Society appears to have solid definitions of what productivity and time-wasting are. Productivity is associated with hard work and visible acts of accomplishment. Time-wasting is loosely defined as anything you enjoy doing that has no value to others.
Productivity is a big deal these days. Side hustles are growing in popularity, breathing life into a dream that we can one day quit our jobs to earn a living on our own terms. It’s an incredibly seductive prospect.
With lives to live, bills to pay, and families to care for, productivity is a priority for most people. Even if we were to discount the fact that western society currently demands several jobs per person in a modern day family for survival, the more we do, the more accomplished we feel, right? Only, that’s not always the case. Burn-out is a thing, and it’s a productivity killer.
The things we do that are considered time-wasting activities, allow us the mental space and breathing room to collect ourselves. 100% productivity 24/7 is neither realistic, nor healthy. So, as recommendations for our down time, here are the most productive time-wasting activities we can do.
The best ideas aren’t always born from sitting down and thinking hard. Sometimes, the most inspired ideas come as a result of daydreaming. Even if you don’t get your next ground-breaking idea by daydreaming, it allows your mind to breathe. For a brief moment, you can indulge in hopes and dreams, maybe some cool, but absurd fan-fiction of your favourite franchise. Maybe you’re a superhero for five minutes.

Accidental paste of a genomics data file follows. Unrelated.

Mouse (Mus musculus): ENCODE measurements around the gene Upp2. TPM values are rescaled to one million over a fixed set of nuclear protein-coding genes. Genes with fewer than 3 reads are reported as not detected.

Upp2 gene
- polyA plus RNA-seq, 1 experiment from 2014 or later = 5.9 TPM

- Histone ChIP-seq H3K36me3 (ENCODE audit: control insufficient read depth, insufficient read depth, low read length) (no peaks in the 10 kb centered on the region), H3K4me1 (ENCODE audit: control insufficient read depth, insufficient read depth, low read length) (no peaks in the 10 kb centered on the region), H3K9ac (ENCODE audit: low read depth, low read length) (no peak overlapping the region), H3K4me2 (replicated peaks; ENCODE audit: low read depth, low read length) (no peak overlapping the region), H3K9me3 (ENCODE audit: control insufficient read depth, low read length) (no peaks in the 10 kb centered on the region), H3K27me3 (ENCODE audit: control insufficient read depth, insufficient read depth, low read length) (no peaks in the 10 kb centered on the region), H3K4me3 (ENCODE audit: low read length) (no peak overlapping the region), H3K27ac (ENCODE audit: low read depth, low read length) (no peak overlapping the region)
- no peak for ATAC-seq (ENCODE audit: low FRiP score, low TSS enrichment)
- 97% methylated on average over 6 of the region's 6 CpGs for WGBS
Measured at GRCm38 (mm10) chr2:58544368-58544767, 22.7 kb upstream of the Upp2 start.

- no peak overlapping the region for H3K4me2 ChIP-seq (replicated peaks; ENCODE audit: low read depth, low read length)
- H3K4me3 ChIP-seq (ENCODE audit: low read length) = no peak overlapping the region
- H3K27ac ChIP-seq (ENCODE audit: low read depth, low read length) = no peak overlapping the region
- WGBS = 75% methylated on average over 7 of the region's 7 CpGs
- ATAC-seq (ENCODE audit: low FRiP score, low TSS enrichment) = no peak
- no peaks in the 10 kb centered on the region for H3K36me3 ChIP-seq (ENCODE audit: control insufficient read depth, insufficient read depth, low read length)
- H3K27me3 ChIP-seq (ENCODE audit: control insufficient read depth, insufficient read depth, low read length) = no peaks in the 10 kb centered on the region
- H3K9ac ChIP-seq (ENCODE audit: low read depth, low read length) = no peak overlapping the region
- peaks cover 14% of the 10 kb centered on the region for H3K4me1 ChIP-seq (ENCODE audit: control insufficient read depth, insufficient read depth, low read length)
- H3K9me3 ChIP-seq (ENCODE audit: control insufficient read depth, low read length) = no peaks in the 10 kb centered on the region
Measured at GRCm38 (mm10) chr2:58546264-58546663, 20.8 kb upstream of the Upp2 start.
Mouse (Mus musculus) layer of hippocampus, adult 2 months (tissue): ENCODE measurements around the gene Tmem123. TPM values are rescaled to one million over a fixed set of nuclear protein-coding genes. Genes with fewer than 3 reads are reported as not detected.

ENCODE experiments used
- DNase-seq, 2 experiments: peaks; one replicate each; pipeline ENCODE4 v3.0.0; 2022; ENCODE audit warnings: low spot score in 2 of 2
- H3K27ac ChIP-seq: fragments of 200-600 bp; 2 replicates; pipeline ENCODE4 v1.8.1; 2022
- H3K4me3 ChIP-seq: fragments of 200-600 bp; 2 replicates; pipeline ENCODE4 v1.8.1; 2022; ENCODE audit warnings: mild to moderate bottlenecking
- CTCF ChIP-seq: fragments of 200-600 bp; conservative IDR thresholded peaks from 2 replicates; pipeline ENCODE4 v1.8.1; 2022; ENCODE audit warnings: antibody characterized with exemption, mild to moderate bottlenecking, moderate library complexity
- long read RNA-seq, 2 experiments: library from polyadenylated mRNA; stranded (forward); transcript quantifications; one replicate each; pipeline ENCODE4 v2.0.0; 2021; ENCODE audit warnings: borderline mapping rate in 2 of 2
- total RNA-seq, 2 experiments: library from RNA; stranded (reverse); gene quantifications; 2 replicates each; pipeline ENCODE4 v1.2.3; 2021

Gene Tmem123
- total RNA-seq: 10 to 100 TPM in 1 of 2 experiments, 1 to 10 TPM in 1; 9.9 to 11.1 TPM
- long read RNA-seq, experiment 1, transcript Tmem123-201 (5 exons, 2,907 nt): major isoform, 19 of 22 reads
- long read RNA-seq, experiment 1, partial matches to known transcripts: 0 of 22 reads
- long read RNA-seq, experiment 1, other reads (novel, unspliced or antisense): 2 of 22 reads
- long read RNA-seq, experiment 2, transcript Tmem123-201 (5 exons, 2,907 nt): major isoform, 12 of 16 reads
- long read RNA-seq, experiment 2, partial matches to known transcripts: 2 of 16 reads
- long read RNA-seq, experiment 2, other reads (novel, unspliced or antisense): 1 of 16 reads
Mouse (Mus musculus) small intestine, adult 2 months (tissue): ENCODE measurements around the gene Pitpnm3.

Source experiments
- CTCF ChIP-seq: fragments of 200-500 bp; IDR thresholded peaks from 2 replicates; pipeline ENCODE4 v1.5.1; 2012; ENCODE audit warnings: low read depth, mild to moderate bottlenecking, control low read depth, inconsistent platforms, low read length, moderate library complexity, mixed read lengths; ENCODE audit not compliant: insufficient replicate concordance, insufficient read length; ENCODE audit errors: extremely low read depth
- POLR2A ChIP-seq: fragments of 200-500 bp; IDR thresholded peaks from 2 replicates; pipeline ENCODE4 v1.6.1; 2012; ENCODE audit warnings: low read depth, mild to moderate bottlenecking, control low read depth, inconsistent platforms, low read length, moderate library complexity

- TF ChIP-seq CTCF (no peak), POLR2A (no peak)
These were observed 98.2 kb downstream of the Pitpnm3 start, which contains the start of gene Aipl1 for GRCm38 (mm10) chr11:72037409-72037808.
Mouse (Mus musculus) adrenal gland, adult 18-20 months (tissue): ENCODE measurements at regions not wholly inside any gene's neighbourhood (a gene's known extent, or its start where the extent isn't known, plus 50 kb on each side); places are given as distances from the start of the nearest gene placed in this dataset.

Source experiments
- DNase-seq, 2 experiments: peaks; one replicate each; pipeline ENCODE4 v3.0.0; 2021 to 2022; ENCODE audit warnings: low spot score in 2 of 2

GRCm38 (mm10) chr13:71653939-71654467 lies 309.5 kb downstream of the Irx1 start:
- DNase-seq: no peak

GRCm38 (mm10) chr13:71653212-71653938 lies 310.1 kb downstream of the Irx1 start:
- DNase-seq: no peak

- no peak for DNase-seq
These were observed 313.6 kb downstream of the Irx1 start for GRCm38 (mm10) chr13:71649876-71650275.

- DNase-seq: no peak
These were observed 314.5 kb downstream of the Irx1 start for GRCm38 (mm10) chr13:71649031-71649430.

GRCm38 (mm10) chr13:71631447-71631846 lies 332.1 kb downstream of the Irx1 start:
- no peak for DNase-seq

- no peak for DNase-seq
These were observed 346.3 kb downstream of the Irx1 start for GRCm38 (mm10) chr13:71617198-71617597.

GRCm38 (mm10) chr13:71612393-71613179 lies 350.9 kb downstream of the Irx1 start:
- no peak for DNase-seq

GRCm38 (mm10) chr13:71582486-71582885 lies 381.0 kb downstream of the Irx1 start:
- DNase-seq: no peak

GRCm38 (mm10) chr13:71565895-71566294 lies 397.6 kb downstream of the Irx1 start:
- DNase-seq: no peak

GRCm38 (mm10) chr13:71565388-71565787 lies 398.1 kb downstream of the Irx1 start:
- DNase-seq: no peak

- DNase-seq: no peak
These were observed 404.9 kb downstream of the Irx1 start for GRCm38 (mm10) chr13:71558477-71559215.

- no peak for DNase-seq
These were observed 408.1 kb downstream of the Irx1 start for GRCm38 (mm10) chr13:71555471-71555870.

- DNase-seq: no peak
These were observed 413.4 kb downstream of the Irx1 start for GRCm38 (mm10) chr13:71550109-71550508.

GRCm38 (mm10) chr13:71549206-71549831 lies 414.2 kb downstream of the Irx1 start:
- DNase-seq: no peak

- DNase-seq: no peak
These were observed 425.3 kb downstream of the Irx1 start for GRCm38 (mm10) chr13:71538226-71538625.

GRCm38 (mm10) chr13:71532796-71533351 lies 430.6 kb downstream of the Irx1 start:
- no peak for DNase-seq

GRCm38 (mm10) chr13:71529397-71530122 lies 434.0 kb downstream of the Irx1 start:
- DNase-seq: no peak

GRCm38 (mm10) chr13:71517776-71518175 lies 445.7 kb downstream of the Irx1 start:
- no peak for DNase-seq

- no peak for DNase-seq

Enjoyment fuels the fire that powers our productivity, and using our imagination to enjoy ourselves broadens our creativity. It’s a cycle of growth that is frequently overlooked, and it’s hard to understand why. Yes, daydreaming can distract us if we need to focus, but there’s no easier way to give our brains a break. And even if we don’t know it, it’s preparing us for some serious productivity.
How has talking with our friends about hobbies and nonsense become defined as a waste of time? If it isn’t obvious, this activity is also great for our mental health. Getting things off our chest and having a good rant with some sympathetic ears take the edge off stress, and gives us the strength to deal with said problems.
Who cares if there’s booze, TV and/or pyjamas involved? Positive interactions with other human beings is not only good for us, but an excellent way to relax. Relaxation now means productivity later. Even if whoever set you up with your twelve-hour shifts thinks differently.
Hobbies That Benefit No-One But You
Do I have to say it again? Hobbies are mental health candy. (I’m going to trademark that phrase, bear with me). Doing things for yourself, with nobody else in mind, is healthy. Hobbies are daydreaming and socialising 2.0 in the sense that they require a little brainpower and effort, but are still a few hours of vacation away from a day of labour, mental or physical.
Video games, sports, and all forms of art are often seen as indulgent things. Automatically, that makes them the portions of our lives that are unimportant enough to cut out if there is more “real” work to be done. But all work and no play puts us on the path to burnout, which makes hobbies the complete opposite of time-wasting.
Society needs to throw out some old habits and adopt some new ones. What better place to start than making our “time-wasting” activities a staple, rather than an indulgence.
Thanks for reading! Did you know I also write urban fantasy books? Check them out here!